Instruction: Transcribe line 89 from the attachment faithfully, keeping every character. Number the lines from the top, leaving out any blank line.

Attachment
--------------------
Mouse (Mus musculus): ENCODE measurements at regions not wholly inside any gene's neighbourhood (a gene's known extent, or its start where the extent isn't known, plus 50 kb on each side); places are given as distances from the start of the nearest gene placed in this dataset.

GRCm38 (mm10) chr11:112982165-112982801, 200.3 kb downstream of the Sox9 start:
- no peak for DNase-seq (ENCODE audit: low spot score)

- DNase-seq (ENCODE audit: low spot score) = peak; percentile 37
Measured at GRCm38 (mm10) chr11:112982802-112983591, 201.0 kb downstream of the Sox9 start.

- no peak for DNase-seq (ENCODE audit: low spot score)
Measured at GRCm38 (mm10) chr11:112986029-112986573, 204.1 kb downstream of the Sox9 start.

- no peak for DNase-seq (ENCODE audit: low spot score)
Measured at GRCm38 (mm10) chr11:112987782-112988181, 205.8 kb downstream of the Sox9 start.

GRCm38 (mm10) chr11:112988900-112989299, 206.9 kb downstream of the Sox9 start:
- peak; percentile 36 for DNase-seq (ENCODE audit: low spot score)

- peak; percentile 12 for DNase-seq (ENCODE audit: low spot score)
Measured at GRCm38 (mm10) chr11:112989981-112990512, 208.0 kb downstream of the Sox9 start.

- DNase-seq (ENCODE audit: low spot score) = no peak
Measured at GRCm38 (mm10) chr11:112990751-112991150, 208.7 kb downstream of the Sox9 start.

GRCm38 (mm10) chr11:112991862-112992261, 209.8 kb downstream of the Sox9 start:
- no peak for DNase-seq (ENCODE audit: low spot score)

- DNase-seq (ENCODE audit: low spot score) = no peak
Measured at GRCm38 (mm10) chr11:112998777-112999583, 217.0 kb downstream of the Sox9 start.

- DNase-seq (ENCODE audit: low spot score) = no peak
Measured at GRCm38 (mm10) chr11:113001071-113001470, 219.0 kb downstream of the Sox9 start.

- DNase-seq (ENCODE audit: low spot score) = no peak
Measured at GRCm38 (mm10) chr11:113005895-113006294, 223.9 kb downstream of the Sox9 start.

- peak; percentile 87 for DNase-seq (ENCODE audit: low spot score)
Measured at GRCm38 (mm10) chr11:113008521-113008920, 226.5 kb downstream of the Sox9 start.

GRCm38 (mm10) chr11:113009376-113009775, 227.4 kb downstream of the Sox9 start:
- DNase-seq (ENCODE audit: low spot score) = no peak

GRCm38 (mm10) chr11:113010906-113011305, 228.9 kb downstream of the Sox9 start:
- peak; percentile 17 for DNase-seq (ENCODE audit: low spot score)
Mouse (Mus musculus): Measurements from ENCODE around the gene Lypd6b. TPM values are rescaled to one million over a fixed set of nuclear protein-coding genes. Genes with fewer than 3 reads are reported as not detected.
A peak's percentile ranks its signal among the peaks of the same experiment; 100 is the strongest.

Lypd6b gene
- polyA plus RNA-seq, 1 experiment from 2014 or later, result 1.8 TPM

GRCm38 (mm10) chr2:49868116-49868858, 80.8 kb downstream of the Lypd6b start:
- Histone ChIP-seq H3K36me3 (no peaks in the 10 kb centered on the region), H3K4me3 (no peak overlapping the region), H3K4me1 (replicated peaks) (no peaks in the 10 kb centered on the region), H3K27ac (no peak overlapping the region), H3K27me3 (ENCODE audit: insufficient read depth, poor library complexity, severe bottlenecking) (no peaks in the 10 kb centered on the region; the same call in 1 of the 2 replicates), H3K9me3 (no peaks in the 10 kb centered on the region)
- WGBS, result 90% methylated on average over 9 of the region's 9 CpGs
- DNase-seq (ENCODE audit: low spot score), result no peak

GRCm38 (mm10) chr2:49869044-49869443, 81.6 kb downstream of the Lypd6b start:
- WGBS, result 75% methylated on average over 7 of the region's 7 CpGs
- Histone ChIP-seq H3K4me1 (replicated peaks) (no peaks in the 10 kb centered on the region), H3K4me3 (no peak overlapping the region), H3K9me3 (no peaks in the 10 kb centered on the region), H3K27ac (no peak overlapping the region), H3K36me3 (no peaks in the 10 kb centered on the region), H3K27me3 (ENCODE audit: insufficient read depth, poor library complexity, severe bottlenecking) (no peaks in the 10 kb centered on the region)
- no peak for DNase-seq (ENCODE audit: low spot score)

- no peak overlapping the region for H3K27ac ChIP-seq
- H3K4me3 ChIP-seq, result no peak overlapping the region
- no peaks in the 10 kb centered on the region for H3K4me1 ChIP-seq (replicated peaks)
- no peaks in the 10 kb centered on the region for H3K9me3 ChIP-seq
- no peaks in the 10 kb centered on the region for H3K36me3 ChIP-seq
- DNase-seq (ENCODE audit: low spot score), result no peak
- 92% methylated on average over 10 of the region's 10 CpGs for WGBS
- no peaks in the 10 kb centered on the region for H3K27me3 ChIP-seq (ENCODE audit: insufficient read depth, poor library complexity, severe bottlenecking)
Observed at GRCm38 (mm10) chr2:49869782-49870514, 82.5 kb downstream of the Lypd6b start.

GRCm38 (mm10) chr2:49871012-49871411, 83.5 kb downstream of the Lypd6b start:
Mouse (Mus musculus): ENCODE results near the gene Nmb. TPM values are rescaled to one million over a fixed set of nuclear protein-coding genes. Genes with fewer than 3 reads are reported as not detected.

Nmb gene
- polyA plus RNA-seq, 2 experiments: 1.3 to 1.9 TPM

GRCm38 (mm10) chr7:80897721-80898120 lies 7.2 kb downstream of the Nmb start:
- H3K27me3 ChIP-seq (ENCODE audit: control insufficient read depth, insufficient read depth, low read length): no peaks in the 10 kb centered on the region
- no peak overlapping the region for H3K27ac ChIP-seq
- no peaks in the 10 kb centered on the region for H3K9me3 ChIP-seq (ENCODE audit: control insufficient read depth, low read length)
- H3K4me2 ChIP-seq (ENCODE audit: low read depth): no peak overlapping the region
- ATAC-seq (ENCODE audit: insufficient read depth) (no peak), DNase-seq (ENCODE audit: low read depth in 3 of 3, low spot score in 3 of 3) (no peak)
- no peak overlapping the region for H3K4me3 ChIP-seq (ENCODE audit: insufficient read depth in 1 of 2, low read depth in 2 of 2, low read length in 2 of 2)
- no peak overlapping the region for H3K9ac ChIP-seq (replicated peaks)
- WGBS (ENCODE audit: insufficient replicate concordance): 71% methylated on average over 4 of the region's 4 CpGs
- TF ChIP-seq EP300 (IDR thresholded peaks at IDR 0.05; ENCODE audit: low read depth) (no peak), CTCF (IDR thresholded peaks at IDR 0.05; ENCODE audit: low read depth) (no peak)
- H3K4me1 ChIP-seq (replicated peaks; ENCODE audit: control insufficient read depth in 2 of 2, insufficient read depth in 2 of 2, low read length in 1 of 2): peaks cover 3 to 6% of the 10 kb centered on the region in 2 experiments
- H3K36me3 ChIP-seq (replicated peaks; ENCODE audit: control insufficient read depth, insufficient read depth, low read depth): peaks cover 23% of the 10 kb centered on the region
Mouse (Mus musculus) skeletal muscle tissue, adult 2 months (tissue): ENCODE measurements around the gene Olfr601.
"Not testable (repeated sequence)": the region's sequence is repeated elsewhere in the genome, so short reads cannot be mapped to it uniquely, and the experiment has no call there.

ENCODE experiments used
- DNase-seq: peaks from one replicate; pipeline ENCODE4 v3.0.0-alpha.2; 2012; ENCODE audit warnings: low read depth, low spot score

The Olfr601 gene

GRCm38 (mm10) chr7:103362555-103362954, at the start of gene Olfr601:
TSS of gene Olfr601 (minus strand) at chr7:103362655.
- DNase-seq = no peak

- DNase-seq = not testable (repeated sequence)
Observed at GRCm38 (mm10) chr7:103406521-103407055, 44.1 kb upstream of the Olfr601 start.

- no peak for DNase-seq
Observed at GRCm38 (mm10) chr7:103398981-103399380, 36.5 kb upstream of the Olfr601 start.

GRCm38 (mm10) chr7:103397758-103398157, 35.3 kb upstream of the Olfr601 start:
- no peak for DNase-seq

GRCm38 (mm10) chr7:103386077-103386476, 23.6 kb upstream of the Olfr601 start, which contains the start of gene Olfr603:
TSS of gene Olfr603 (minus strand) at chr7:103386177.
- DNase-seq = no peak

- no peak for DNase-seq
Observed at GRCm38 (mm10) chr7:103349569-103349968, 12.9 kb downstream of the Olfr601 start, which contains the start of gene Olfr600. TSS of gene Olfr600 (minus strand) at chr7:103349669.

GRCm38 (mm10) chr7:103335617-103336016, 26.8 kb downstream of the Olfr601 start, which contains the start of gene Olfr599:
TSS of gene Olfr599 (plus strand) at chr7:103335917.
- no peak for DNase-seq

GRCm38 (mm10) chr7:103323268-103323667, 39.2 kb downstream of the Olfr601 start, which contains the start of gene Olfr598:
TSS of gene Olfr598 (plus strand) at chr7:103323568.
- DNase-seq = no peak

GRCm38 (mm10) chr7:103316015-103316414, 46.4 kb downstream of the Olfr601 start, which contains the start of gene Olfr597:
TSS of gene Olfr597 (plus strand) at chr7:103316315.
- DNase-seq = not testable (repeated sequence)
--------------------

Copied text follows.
GRCm38 (mm10) chr7:103323268-103323667, 39.2 kb downstream of the Olfr601 start, which contains the start of gene Olfr598: